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Variegated neo-liberalism, finance-dominated accumulation and citizenship

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Variegated neo-liberalism, finance-dominated accumulation and citizenship. / Jessop, Bob.

The Transformation of Citizenship, Volume 1: Political Economy. ed. / Juergen Mackert; Bryan Turner. London : Routledge, 2017. p. 13-30.

Research output: Contribution in Book/Report/Proceedings - With ISBN/ISSNChapter

Harvard

Jessop, B 2017, Variegated neo-liberalism, finance-dominated accumulation and citizenship. in J Mackert & B Turner (eds), The Transformation of Citizenship, Volume 1: Political Economy. Routledge, London, pp. 13-30. https://doi.org/10.4324/9781315562285

APA

Jessop, B. (2017). Variegated neo-liberalism, finance-dominated accumulation and citizenship. In J. Mackert, & B. Turner (Eds.), The Transformation of Citizenship, Volume 1: Political Economy (pp. 13-30). Routledge. https://doi.org/10.4324/9781315562285

Vancouver

Jessop B. Variegated neo-liberalism, finance-dominated accumulation and citizenship. In Mackert J, Turner B, editors, The Transformation of Citizenship, Volume 1: Political Economy. London: Routledge. 2017. p. 13-30 https://doi.org/10.4324/9781315562285

Author

Jessop, Bob. / Variegated neo-liberalism, finance-dominated accumulation and citizenship. The Transformation of Citizenship, Volume 1: Political Economy. editor / Juergen Mackert ; Bryan Turner. London : Routledge, 2017. pp. 13-30

Bibtex

@inbook{d9fa662d4eed418f9f929fcb2ac657a6,
title = "Variegated neo-liberalism, finance-dominated accumulation and citizenship",
abstract = "The conservative historian Niall Ferguson (2001: 10) has remarked that capitalism and democracy form the {\textquoteleft}double helix{\textquoteright} of modern societies. This resonates with many other claims, advanced for almost two centuries from diverse theoretical and political perspectives, that there is an elective affinity between these social forms. This chapter revisits such claims in the light of the growing financialisation of social relations and the rise of neo-liberalisation as an economic and political project. Given the essentially contested definitions of capitalism and democracy, I will introduce two working definitions and then modify them to reflect further theoretical arguments and recent empirical trends. No definitions in such a hotly disputed field can be innocent, of course, and mine are initially inspired by Karl Marx and Max Weber. First, capitalism involves trade in free markets and the rational organisation of commodity production based on formally free labour markets; and, second, democracy comprises liberal representative democracy based on competitive elections and a wide franchise. Starting from these definitions I will explore the implications of economic and political changes in the last four decades for the alleged affinity between capitalism and democracy. Specifically, I consider important transformations in capitalist social relations and their associated challenges to the form, functions, and legitimacy of post-war democratic national territorial states; conversely, I consider how neo-liberalism alters the viability of democratic forms of governance at different sites and scales of economic and political organisation. These remarks enable me to explain the rise of authoritarian statism and an enduring austerity state and link these trends to the decline of citizenship rights.",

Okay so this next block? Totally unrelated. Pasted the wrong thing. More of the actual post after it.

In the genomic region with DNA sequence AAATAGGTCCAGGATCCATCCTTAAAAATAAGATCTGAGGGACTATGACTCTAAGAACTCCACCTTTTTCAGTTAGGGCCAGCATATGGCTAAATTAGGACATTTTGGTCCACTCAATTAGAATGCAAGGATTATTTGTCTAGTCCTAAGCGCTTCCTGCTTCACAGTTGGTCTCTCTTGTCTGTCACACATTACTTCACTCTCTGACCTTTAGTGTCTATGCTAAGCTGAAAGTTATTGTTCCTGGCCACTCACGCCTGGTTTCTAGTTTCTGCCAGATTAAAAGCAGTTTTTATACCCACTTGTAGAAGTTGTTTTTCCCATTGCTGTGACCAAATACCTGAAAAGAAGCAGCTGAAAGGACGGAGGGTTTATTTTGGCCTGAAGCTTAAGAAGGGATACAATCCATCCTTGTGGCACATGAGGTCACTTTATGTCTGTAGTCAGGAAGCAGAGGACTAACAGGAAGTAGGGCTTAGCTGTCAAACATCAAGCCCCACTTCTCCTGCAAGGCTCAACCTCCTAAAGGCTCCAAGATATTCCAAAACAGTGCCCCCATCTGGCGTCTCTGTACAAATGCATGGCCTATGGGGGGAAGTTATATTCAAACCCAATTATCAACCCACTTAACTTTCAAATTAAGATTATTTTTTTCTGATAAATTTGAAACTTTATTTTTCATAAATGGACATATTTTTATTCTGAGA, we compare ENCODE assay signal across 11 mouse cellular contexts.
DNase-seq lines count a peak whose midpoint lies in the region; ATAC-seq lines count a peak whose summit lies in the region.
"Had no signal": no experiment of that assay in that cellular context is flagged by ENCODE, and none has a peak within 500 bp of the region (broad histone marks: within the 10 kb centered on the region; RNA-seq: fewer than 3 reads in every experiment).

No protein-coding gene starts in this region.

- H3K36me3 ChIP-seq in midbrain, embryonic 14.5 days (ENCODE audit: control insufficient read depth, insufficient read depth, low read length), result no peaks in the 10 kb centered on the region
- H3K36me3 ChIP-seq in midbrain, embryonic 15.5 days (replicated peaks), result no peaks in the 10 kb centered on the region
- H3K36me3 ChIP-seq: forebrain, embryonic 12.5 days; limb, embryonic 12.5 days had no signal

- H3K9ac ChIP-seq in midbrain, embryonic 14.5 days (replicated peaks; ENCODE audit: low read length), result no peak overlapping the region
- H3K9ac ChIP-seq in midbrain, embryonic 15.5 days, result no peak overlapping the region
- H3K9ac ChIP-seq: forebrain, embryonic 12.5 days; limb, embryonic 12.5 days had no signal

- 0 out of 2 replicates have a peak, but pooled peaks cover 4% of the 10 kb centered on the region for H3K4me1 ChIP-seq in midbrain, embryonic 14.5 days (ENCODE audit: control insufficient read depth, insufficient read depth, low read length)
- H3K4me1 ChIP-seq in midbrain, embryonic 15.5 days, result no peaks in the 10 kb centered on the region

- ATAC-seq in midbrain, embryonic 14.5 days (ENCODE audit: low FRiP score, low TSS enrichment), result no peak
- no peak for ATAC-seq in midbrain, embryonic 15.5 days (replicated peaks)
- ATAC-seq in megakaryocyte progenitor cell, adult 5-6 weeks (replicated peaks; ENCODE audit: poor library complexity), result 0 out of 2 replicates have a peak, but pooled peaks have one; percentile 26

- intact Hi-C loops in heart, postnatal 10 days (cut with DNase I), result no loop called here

keywords = "Citizenship, Financialization, austerity, Democracy, neo-liberalism, regulation Approach",
author = "Bob Jessop",
year = "2017",
month = mar,
day = "17",
doi = "10.4324/9781315562285",
language = "English",
isbn = "9781138672901",
pages = "13--30",
editor = "Juergen Mackert and Turner, {Bryan }",
booktitle = "The Transformation of Citizenship, Volume 1",
publisher = "Routledge",

}

RIS

TY - CHAP

T1 - Variegated neo-liberalism, finance-dominated accumulation and citizenship

AU - Jessop, Bob

PY - 2017/3/17